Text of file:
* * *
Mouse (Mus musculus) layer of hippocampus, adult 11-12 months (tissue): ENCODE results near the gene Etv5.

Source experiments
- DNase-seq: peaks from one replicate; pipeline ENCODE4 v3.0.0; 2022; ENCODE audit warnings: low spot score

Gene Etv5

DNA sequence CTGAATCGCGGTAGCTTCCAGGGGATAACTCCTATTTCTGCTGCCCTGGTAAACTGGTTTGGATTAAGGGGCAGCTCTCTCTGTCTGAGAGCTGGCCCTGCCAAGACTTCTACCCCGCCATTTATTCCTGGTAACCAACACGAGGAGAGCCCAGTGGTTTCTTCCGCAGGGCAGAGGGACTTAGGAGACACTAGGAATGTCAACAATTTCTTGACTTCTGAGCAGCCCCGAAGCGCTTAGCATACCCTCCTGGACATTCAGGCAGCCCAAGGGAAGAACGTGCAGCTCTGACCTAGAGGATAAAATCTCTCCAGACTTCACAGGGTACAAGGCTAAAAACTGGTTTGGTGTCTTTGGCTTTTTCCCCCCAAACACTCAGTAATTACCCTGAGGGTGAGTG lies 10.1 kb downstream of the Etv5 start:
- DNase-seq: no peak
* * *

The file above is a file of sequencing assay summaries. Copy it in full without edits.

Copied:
Mouse (Mus musculus) layer of hippocampus, adult 11-12 months (tissue): ENCODE results near the gene Etv5.

Source experiments
- DNase-seq: peaks from one replicate; pipeline ENCODE4 v3.0.0; 2022; ENCODE audit warnings: low spot score

Gene Etv5

DNA sequence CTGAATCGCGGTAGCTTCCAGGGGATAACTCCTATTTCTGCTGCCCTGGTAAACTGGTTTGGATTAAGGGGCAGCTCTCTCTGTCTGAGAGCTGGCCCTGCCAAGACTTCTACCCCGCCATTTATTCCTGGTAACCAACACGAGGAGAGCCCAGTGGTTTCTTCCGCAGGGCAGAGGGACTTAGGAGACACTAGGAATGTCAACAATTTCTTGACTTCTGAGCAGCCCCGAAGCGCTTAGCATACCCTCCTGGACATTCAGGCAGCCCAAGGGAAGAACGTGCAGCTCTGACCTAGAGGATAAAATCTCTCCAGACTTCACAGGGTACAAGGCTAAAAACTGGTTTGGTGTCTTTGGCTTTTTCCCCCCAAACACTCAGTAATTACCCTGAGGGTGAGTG lies 10.1 kb downstream of the Etv5 start:
- DNase-seq: no peak